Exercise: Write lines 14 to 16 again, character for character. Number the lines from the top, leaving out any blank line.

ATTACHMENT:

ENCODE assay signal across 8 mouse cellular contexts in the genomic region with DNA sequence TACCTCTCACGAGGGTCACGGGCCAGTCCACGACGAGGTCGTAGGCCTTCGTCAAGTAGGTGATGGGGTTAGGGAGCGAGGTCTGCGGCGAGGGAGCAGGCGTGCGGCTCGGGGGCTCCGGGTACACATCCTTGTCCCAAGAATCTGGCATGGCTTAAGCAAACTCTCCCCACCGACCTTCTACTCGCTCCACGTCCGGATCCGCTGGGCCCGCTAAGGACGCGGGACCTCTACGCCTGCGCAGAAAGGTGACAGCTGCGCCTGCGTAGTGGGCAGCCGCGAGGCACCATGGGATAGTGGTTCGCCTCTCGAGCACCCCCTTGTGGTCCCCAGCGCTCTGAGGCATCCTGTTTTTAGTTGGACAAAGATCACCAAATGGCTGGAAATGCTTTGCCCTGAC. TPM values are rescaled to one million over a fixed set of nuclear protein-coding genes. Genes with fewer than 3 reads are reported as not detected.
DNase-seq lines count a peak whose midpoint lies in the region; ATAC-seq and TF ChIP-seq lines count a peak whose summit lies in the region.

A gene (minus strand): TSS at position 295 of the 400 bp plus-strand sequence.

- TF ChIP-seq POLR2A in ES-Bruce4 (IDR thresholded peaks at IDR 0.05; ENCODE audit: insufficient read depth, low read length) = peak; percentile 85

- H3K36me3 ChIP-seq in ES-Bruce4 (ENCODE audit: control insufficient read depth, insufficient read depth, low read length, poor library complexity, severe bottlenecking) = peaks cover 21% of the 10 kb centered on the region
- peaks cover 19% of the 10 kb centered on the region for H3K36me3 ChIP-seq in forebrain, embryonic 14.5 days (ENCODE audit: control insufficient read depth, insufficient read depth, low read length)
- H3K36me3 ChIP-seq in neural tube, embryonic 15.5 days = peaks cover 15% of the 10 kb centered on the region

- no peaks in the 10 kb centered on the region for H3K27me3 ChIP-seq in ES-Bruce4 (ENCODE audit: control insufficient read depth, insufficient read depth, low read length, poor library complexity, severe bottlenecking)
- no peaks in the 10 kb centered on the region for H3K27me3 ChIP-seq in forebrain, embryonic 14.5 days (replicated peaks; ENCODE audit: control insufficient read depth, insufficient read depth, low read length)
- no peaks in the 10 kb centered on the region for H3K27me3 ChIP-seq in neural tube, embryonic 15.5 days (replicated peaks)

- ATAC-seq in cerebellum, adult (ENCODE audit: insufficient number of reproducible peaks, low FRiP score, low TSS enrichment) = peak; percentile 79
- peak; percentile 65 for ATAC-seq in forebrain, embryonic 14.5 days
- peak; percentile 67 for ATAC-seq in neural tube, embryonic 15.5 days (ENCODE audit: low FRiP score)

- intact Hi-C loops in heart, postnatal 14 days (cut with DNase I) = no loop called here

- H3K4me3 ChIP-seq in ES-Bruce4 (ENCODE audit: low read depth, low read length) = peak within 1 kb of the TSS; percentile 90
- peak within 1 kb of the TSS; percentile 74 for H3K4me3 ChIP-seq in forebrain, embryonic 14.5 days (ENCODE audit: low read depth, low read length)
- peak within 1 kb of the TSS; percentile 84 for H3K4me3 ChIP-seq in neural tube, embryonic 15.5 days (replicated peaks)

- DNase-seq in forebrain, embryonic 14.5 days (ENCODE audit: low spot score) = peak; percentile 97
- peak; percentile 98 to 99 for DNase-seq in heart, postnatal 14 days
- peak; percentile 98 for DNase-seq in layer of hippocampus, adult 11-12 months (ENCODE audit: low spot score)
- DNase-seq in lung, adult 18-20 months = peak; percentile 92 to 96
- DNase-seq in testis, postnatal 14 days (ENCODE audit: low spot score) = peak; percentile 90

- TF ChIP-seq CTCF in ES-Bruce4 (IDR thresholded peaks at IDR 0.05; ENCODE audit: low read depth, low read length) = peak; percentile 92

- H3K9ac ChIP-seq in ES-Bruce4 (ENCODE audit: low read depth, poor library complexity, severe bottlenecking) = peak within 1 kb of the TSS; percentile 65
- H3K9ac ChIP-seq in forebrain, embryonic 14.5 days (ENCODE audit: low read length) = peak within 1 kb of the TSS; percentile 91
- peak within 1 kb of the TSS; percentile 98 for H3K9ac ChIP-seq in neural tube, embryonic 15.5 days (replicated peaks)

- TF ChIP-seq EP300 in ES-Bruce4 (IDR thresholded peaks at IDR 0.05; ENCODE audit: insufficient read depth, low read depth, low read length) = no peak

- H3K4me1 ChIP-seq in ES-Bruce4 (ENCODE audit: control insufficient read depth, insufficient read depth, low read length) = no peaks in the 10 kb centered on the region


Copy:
- intact Hi-C loops in heart, postnatal 14 days (cut with DNase I) = no loop called here

- H3K4me3 ChIP-seq in ES-Bruce4 (ENCODE audit: low read depth, low read length) = peak within 1 kb of the TSS; percentile 90
- peak within 1 kb of the TSS; percentile 74 for H3K4me3 ChIP-seq in forebrain, embryonic 14.5 days (ENCODE audit: low read depth, low read length)